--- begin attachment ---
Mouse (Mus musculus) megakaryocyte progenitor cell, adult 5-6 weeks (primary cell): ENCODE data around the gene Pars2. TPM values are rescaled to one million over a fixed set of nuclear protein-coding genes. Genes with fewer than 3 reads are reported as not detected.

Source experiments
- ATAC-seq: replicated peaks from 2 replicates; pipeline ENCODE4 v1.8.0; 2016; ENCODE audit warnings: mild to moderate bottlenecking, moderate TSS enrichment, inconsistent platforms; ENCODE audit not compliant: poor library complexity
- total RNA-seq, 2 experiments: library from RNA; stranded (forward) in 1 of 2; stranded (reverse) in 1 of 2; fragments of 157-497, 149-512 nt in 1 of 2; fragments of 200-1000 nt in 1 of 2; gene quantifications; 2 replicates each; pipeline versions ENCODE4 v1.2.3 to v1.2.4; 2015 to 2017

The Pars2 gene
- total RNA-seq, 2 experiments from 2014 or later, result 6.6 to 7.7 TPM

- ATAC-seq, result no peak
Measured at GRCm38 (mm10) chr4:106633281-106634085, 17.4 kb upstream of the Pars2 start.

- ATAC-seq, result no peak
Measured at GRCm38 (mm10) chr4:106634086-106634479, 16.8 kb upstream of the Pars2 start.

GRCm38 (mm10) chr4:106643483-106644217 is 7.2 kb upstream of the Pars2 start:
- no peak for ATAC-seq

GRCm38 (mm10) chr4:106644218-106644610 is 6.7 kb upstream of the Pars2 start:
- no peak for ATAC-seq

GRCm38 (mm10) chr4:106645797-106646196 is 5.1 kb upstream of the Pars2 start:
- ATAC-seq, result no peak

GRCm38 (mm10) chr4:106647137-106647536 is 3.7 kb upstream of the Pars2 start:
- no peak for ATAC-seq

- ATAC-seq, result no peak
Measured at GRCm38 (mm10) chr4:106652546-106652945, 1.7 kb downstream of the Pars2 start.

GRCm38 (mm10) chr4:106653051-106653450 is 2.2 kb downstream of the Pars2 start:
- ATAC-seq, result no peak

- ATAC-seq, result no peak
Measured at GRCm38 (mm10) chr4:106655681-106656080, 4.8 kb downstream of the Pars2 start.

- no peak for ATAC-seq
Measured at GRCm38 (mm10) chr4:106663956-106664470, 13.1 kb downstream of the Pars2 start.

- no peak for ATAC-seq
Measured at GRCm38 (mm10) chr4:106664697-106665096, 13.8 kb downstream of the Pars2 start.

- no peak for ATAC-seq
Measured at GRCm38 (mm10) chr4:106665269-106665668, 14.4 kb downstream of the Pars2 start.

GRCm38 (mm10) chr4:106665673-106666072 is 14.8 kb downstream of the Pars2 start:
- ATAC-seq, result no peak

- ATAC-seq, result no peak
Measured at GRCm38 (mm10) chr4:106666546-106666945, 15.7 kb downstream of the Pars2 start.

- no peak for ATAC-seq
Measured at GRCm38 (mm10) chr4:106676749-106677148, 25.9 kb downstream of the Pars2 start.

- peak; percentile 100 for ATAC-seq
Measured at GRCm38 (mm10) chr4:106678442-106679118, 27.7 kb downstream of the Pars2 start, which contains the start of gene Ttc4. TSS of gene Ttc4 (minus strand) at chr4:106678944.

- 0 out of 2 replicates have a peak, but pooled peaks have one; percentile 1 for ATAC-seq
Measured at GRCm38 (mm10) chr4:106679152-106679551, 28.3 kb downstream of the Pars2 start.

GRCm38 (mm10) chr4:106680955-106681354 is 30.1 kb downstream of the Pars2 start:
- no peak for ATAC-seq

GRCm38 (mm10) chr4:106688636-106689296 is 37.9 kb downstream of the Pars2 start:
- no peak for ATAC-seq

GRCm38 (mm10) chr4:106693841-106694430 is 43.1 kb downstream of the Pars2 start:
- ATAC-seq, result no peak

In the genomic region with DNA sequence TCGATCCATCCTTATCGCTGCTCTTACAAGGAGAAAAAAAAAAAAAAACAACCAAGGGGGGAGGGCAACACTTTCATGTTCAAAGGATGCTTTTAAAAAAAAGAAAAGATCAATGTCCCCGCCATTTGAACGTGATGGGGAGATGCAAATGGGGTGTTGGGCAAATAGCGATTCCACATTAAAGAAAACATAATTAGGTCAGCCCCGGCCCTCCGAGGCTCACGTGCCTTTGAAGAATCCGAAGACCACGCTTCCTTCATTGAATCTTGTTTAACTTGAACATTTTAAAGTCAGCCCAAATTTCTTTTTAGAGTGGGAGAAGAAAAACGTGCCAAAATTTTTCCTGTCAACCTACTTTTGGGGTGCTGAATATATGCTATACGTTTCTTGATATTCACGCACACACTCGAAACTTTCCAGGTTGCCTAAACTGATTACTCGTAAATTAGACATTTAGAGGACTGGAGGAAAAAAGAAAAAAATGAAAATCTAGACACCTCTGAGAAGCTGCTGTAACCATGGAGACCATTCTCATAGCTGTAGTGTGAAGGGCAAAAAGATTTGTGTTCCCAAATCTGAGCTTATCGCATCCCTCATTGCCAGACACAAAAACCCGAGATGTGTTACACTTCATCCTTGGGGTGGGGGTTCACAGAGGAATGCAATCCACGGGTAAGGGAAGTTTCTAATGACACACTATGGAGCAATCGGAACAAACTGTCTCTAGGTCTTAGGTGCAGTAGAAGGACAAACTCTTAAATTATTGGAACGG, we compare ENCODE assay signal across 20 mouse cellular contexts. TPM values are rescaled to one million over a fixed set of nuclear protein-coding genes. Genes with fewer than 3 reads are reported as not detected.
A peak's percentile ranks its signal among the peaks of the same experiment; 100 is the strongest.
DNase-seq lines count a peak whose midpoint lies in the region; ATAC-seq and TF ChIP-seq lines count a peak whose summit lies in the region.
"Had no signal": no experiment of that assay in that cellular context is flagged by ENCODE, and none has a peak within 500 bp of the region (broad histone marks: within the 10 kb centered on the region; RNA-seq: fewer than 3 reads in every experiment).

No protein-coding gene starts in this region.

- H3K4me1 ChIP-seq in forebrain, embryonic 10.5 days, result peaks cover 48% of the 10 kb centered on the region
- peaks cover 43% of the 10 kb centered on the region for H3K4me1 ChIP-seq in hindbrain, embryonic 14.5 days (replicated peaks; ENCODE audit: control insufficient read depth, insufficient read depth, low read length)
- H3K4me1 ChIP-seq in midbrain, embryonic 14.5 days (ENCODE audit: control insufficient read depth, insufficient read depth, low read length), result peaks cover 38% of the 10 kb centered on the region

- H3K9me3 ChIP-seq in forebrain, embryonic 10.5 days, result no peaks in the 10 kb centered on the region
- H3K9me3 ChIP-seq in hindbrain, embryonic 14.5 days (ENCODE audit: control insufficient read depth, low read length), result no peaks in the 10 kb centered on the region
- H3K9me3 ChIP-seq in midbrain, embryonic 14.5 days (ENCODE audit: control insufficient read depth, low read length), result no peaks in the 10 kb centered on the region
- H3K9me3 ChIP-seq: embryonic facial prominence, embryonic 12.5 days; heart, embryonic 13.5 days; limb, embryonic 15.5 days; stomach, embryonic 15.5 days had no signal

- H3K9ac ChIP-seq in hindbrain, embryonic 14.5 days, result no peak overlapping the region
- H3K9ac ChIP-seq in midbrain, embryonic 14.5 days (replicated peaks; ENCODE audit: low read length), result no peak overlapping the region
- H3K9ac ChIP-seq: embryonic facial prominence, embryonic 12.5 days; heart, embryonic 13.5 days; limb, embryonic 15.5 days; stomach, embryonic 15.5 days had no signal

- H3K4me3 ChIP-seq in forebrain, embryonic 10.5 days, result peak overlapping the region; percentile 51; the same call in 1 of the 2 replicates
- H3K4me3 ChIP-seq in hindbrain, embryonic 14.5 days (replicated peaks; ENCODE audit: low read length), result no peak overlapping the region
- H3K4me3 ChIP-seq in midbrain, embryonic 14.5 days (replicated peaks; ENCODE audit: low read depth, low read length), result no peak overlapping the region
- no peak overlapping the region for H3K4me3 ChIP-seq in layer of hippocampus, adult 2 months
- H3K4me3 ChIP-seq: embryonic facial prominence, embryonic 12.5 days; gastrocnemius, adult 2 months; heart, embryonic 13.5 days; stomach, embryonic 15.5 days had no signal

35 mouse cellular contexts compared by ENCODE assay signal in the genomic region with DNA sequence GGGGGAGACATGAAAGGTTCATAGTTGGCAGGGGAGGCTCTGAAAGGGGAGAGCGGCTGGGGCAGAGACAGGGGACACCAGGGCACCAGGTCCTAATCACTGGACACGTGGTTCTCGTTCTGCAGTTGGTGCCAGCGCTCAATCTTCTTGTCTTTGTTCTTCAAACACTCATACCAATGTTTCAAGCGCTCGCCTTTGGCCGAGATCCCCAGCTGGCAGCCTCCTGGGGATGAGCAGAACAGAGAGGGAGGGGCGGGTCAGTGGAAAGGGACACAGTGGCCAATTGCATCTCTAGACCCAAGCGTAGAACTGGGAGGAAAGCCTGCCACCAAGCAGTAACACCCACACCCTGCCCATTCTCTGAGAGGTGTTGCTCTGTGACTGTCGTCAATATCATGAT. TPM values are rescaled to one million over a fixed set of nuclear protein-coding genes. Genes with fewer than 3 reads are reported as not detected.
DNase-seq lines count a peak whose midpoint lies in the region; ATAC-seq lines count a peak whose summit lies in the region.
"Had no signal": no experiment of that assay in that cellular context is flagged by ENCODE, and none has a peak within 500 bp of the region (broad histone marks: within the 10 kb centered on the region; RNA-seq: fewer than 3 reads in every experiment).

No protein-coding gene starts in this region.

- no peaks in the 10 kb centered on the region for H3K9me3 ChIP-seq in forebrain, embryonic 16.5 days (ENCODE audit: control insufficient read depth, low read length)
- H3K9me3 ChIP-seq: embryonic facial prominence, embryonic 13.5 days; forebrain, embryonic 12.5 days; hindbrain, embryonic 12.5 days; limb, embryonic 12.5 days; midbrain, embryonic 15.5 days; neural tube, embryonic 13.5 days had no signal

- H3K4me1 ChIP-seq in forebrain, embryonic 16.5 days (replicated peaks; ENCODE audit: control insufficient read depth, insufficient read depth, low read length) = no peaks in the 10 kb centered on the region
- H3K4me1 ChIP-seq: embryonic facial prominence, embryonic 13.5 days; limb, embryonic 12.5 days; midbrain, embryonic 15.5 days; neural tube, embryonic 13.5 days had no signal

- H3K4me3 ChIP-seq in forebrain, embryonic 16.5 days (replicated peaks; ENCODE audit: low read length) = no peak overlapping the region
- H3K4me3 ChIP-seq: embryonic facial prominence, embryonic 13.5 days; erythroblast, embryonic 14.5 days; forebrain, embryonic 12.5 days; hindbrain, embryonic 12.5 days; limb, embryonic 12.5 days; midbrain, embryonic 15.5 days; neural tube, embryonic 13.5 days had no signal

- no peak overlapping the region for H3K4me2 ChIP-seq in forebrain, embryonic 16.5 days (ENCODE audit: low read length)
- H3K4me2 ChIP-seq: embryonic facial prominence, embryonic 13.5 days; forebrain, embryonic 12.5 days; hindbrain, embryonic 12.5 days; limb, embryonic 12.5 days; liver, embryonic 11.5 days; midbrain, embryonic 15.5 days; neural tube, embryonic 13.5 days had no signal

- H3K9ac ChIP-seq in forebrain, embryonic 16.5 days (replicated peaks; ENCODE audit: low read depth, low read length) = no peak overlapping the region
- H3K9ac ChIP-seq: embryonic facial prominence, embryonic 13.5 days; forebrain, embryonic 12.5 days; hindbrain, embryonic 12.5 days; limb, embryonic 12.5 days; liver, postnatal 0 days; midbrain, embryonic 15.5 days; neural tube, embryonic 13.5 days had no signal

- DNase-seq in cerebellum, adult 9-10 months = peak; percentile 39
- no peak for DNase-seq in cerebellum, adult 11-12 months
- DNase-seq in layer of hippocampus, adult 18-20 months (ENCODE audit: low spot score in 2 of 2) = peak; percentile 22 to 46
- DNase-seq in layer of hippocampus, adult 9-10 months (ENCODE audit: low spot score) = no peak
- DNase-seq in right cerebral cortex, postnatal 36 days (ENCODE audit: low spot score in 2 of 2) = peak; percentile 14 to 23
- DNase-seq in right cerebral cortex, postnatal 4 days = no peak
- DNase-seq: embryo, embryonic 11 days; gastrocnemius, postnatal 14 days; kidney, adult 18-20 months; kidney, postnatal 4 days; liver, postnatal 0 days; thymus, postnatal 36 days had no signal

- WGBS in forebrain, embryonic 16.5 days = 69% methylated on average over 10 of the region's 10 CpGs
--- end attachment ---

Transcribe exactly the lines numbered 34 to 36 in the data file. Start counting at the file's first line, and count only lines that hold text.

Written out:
Measured at GRCm38 (mm10) chr4:106666546-106666945, 15.7 kb downstream of the Pars2 start.

- no peak for ATAC-seq
Measured at GRCm38 (mm10) chr4:106676749-106677148, 25.9 kb downstream of the Pars2 start.